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A Whiff of Grapeshot: Is Facebook Coin About to Kill the Nation State?

His platforms are daily fixtures in the lives of billions globally and now Mark Zuckerberg is adding a cryptocurrency to his arsenal. Could Libra be the stablecoin that not only brings instant blockchain payments to the masses but simultaneously undermine the authority of central banks and the nation state once and for all? 

Here, TFT asks Yoni Assia and Kerim Derhalli for their highly well-informed thoughts on the matter…

Kerim Derhalli, CEO and Founder of Invstr 

While Facebook’s digital coin technically isn’t a cryptocurrency given that it operates from a largely centralised network, this does serve to distance Facebook from the often roguish and volatile reputation of cryptocurrencies.

That’s not to say that this won’t impact the cryptocurrency market however. With huge backers in Visa and MasterCard, Libra may will represent a watershed moment for the mass adoption of crypto – potentially kick-starting a domino effect of other big brands trying to get in on the digital currency game. Competition is already on the horizon, with many significant financial institutions also looking to come up with a coin of their own to facilitate FX trades.

With huge backers in Visa and MasterCard, Libra may will represent a watershed moment for the mass adoption of crypto

Facebook also needs to be wary that their user-base might not be so quick to catch on to the initiative. With less than half of the platform’s users being under the age of 35 and the number of retirees on Facebook nearly doubling since 2012, the company may find that it has a lack of users who are receptive to the idea of a digital coin.

Also, as a company with an already concerning relationship with privacy, the idea that they may now hold the key to tracking users’ online transactions will spook many and prick the ears of privacy hawks. Following what was a torrid 2018 for the company, Libra could perhaps be a step too far, too soon. Facebook will need to do far more in the coming months to demonstrate to users that it can be trusted with their financial data.

Yoni Assia Co-Founder and CEO of eToro 

Back in 2017 in his Harvard commencement speech Mark Zuckerberg talked about the need for people to have access to money in order to pursue their purpose. With 2 billion users, Facebook has the potential to create one of the largest financial platforms in the world.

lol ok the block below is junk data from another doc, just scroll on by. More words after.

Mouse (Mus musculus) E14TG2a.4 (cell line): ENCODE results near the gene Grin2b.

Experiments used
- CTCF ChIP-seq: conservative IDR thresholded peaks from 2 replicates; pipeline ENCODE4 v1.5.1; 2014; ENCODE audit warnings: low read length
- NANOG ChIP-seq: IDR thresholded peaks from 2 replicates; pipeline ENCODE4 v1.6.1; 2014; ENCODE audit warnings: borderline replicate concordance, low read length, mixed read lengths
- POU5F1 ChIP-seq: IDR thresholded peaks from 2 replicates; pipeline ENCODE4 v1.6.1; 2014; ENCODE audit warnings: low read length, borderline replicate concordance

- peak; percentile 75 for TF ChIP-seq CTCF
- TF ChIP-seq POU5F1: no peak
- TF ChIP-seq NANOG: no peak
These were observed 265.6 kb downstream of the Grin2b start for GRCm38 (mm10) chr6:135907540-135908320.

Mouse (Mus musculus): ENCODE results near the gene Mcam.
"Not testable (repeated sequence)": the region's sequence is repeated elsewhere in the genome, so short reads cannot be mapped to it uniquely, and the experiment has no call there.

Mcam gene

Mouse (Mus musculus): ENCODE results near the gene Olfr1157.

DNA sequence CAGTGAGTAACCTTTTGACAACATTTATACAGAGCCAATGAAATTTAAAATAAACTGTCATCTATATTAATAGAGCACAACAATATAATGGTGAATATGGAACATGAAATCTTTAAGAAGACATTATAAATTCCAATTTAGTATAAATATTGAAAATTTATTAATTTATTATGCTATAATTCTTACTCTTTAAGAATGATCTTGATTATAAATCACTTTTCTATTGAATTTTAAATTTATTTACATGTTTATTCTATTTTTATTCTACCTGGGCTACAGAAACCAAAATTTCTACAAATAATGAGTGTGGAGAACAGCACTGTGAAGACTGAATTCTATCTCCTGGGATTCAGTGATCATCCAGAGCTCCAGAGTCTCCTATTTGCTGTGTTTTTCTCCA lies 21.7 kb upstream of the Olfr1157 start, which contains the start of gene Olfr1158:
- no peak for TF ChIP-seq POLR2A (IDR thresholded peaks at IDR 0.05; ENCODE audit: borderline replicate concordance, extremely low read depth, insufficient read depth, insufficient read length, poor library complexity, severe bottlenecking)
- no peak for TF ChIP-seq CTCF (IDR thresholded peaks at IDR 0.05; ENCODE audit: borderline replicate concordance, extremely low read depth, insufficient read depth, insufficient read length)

Crypto adoption is about more than money. It’s about global and local politics and the separation of state and money. It can be a powerful tool – hopefully for good. Facebook’s Libra could mean greater financial inclusion and greater access to the digital economy.

Crypto adoption is about more than money. It’s about global and local politics and the separation of state and money

The crypto revolution has sparked an era of non-governmental money. Money that is based on technology rather than on government trust. With over 2.5 billion people unbanked in the world, and the majority of the global population using less liquid or inefficient local currencies, there is a great technological opportunity to connect billions of people to one economy through a currency powered by technology.  

A remaining weakness of the crypto ecosystem is the usability and user experience (UX) which is still quite technical. There are a lot of startups working on creating a better UX for crypto and we expect this to evolve quickly as we move closer to mass adoption.

The Little Corporal

Whatever your opinion of the legacy banks (and TFT’s are well-documented!) it seems the measures put in place to hamper their dominance post-2008 have left the door wide open for a new breed of tech tyranny. In the hands of an increasingly monopolistic Silicon Valley cabal, we could well see the revolutionary vision of Satoshi Nakamoto distorted beyond all recognition. Mr Zuckerberg and his similarly Napoleonic ilk may consider themselves champions of liberté, égalité et fraternité but they’ll find they do more good for humanity in the long-run by simply paying their taxes. 

[Addition words by Matthew Dove]

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